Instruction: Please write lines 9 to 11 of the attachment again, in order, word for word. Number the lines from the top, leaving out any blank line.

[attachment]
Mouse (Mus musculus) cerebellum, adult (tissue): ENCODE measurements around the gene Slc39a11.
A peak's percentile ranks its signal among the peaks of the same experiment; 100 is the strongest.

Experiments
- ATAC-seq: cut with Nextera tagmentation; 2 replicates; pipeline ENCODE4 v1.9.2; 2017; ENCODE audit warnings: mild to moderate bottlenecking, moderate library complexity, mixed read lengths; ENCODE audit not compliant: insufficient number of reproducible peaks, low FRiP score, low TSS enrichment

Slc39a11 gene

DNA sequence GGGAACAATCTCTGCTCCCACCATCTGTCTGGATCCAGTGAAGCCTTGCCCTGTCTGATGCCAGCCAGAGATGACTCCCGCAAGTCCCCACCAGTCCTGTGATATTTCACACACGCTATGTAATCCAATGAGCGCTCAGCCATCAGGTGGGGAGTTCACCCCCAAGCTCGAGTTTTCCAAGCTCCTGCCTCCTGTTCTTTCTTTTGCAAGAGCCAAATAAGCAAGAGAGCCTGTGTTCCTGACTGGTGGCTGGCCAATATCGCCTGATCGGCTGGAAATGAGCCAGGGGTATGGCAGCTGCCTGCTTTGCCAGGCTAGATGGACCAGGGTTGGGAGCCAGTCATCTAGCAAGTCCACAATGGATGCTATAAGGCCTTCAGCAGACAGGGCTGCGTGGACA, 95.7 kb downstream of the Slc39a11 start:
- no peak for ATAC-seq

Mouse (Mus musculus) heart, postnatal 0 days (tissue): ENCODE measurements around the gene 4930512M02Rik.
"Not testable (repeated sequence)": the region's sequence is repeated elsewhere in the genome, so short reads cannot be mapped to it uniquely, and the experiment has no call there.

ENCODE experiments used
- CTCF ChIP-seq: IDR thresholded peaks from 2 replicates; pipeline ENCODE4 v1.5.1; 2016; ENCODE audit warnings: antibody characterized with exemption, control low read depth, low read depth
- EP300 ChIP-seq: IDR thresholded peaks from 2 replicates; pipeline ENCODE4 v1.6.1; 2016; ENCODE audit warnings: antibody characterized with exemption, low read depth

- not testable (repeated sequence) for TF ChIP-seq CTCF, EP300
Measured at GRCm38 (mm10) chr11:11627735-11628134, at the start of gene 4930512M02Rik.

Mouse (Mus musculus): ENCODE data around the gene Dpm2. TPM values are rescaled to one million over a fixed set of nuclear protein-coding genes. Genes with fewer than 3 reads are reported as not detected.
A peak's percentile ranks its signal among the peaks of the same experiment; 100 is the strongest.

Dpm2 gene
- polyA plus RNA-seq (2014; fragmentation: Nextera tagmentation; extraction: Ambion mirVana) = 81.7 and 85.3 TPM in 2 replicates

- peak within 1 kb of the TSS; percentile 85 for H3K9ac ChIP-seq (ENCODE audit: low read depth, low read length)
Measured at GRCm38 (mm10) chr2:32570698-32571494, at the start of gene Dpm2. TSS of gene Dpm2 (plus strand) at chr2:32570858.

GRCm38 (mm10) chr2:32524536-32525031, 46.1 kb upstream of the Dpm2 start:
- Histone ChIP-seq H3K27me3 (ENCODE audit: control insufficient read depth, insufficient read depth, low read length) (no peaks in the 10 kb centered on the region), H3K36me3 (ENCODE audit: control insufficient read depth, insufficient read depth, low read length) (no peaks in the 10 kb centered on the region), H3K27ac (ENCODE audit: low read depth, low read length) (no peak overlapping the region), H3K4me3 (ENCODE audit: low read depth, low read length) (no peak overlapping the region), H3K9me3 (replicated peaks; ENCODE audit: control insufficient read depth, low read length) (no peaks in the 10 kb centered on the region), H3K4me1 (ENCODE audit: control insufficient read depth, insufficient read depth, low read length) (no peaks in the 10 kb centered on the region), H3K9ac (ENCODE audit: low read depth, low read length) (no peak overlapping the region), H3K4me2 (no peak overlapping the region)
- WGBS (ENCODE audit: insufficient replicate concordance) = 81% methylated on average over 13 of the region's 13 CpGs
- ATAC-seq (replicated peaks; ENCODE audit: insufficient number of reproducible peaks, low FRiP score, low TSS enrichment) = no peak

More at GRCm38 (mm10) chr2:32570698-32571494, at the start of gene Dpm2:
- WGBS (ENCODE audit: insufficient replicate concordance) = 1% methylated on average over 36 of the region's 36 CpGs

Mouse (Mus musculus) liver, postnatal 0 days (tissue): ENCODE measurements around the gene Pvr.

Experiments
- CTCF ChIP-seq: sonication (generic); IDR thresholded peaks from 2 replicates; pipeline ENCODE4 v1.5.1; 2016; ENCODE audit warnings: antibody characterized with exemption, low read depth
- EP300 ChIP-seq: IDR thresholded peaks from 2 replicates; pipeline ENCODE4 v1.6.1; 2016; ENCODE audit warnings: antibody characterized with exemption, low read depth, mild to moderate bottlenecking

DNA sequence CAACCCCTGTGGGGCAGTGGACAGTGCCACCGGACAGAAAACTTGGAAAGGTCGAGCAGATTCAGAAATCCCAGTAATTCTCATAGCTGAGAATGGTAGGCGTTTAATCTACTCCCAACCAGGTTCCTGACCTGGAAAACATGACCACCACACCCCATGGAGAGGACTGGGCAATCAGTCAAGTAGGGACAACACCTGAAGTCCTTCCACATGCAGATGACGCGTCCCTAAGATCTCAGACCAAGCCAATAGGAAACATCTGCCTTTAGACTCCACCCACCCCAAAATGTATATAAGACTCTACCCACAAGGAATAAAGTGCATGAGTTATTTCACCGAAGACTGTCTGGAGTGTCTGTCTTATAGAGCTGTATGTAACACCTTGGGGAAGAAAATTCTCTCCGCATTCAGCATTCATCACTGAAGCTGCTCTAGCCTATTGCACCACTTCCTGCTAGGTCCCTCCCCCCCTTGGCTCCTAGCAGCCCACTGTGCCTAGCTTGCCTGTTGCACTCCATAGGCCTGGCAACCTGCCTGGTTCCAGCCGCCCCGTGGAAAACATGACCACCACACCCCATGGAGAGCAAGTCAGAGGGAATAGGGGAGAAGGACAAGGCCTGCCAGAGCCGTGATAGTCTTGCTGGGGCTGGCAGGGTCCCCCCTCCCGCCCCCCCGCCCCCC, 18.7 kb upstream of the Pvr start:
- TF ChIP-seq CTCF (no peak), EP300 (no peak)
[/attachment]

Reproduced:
"Not testable (repeated sequence)": the region's sequence is repeated elsewhere in the genome, so short reads cannot be mapped to it uniquely, and the experiment has no call there.

ENCODE experiments used
- CTCF ChIP-seq: IDR thresholded peaks from 2 replicates; pipeline ENCODE4 v1.5.1; 2016; ENCODE audit warnings: antibody characterized with exemption, control low read depth, low read depth